uses of land by the chiefs.
factors have marked major turning points in the occupation and use of land in
the NWP. The introduction of cattle in 1919 (Njeuma and Awasum 1989: 288) and
coffee in the early thirties (Chem-Langhëë 1989). The introduction
of long-horned cattle grazing by Fulani graziers from Nigeria and Banyo has led
to numerous problems for resource management since access rights to land for
grazing competes directly with the agrarian patterns of land utilization.
later introduction of coffee provided new patterns of individual enterprise and
capital accumulation. As a cash crop, the money earned accrued to the farmer
as an individual and not to the lineage. This immediately spurred males to
invade surrounding farmland and plant coffee. This implied long-term
alienation of land and altered patterns of land use in the subsistence
communities. Land occupation increasingly became a case of permanent alienation.
ensuing competition for land has given rise to conflicts over land for cash
crop cultivation and food crop cultivation, and conflicts between farmers and
graziers. The major transformation in the customary law principles is the
commodifcation of land. For example, Fulani graziers settled in Kom paid an
annual tribute of one cow per family to the Fon as a sign of their recognition
of the Fon as landlord over all of Kom. With the enactment of the 1974 Land
Ordinances, and as a consequence of local politics, the Fulani graziers were
persuaded not to pay this tribute. So, a valuable source of royal finance was
lost. The late Fon of Kom, Jinabo II, devised a new strategy of selling all
unoccupied lands to the Fulani graziers. The local bureaucrats in the Fundong
Sub-Division served him notice that he would be arrested if he persisted in
'dabbling in land matters' since, as the local administration now
claimed, all land matters were reserved for the Land Consultative Board chaired
by the Sub-Prefect.
asked why he was selling land contrary to tradition, the Fon retorted:
'Why keep the land when the Sous-Prefet controls it anyway'. He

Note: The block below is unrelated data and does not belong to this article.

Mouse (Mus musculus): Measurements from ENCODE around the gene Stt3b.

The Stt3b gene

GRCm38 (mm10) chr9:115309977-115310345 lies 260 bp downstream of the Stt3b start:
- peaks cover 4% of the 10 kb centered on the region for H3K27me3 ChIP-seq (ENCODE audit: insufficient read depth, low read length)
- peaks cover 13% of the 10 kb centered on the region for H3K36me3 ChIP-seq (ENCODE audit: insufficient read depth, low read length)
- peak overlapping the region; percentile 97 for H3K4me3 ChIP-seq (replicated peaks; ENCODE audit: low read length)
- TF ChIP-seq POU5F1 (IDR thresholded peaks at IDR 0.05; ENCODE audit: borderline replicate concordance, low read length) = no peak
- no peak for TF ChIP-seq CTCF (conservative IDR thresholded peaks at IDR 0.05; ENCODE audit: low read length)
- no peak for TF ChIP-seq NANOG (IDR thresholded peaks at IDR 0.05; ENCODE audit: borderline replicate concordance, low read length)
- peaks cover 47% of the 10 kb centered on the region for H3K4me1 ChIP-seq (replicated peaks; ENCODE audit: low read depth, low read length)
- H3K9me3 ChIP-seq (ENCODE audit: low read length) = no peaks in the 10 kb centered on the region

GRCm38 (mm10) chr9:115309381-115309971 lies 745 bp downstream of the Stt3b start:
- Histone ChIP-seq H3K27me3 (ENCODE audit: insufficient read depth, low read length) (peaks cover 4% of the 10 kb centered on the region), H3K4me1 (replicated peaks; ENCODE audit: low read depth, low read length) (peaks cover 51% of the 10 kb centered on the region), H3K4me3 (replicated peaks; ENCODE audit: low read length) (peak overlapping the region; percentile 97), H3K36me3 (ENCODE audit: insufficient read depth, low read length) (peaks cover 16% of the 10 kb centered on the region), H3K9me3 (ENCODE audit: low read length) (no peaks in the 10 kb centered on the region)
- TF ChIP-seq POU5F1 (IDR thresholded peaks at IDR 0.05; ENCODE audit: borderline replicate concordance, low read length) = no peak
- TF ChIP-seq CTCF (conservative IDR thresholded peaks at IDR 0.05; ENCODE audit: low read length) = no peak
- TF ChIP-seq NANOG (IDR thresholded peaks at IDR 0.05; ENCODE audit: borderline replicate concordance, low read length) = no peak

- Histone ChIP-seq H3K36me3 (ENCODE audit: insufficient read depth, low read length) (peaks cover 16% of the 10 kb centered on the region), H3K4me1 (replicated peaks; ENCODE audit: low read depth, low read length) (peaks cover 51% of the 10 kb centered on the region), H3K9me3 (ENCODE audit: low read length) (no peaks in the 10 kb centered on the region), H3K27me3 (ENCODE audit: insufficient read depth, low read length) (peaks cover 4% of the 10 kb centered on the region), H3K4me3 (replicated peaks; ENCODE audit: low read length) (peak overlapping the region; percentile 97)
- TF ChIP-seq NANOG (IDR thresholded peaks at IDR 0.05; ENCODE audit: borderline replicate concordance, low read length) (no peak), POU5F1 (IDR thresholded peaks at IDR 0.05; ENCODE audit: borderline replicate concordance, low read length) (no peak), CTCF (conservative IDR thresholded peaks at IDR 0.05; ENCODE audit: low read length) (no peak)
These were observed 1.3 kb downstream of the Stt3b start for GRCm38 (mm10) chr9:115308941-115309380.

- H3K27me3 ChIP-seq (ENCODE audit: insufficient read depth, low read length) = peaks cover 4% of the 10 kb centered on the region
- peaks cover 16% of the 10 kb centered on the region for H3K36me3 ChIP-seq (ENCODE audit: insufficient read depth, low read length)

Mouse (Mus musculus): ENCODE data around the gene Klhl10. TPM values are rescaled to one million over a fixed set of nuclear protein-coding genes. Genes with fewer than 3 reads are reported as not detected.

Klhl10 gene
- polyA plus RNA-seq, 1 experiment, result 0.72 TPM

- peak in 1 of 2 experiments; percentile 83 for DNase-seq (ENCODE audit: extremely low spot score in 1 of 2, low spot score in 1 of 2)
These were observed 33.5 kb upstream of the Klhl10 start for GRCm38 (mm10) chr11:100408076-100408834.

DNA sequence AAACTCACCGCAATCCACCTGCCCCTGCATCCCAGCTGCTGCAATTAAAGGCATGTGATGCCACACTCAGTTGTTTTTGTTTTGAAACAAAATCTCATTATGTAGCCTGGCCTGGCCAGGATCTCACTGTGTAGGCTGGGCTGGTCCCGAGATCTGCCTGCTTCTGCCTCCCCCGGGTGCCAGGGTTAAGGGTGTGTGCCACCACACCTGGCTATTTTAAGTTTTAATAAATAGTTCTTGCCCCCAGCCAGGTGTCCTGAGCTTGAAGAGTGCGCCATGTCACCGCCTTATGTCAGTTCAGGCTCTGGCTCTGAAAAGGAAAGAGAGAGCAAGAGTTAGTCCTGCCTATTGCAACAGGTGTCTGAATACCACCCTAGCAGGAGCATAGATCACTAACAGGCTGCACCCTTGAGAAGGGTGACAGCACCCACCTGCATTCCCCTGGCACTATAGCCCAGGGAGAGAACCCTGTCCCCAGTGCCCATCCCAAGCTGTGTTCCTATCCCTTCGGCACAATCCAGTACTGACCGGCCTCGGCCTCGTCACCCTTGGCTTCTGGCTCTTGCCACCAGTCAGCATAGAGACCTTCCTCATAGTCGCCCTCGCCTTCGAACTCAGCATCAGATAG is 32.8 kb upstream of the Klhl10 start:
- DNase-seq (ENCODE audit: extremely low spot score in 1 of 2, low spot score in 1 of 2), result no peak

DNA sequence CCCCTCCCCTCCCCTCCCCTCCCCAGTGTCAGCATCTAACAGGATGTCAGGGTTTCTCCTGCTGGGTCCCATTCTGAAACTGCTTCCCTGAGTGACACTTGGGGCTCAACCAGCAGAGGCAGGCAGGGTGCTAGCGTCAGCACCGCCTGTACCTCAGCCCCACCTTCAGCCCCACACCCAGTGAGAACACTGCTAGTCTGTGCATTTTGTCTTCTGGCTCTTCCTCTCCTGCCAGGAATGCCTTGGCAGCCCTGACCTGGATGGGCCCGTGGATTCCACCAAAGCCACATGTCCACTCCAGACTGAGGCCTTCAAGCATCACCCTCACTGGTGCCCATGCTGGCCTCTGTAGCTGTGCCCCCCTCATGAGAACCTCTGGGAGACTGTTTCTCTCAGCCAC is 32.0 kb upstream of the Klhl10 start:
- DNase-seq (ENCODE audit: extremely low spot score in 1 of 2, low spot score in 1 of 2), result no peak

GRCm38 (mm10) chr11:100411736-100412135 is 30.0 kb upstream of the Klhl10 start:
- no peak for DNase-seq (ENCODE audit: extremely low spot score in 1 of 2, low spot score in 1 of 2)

saw himself in direct competition with the local bureaucracy for management
prerogatives over land. Rather than adopt a confrontational approach to the
local state elite, the Fon opted to sell off the land to Fulani graziers. By
so doing, he was destroying the material basis of his power which hinged on his
ritual construction of space by pouring libations on the same land.
response to the suggestion that he should have registered his unoccupied lands
and then leased them to graziers, the Fon retorted:
makes my land my land? Is it that piece of paper or the fact that I am Fon of
Kom? It does not matter whether I register the land or not. Traditionally,
all grazing land ... is mine, no matter what the Senior Prefect, the Agric.
Officer, the gendarmes and the government people ... may say. I am the
landlord as far as grazing land is concerned'.
a more desperate mood, the Fon resorted to graphic metaphor:
have since realized that I am like an (earth) worm since I became Fon of Kom,
and more specifically since the Senior Prefect started ... to warn me. Yes, I
am as weak as an (earth) worm ... I am like a worm in the midst of ants. On
my right, the 'tiny chiefdoms' are biting me, on my left the Senior
Prefect and his gendarmes. Everywhere around me, there are pressures. Whether
I give the land to the Fulani or not, the Senior Prefect will not only give
them but will threaten me with arrest if I challenge him ... Everybody is
blaming me as if my successor will not sell the land to strangers ...
land is no longer mine
ability to convert public law rights of land control to private law rights of
ownership, has led to unmitigated land alienation. Sale of land is such a
common phenomenon that future generations might fear to find no family land
left for them. This trend has been accelerated by local administrators, such
as District Officers, who are taking advantage of the law to seize control over
land and other prerogatives that formerly accrued to local landlords.
response to this encroachment, the chiefs and their notables have been
formulating new strategies such as to share family land among family members,
unmindful of the fact that land belongs to a vast community, many of whom are
dead, few are living, and many are still unborn. Does this mark the
disintegration of authority of chiefs and the notables in traditional society?
The alienation of the most fundamental of family properties, land, can only
tear apart the corporate juristic entity that is the family. This marks the
emancipation of the individual from the corporate group.
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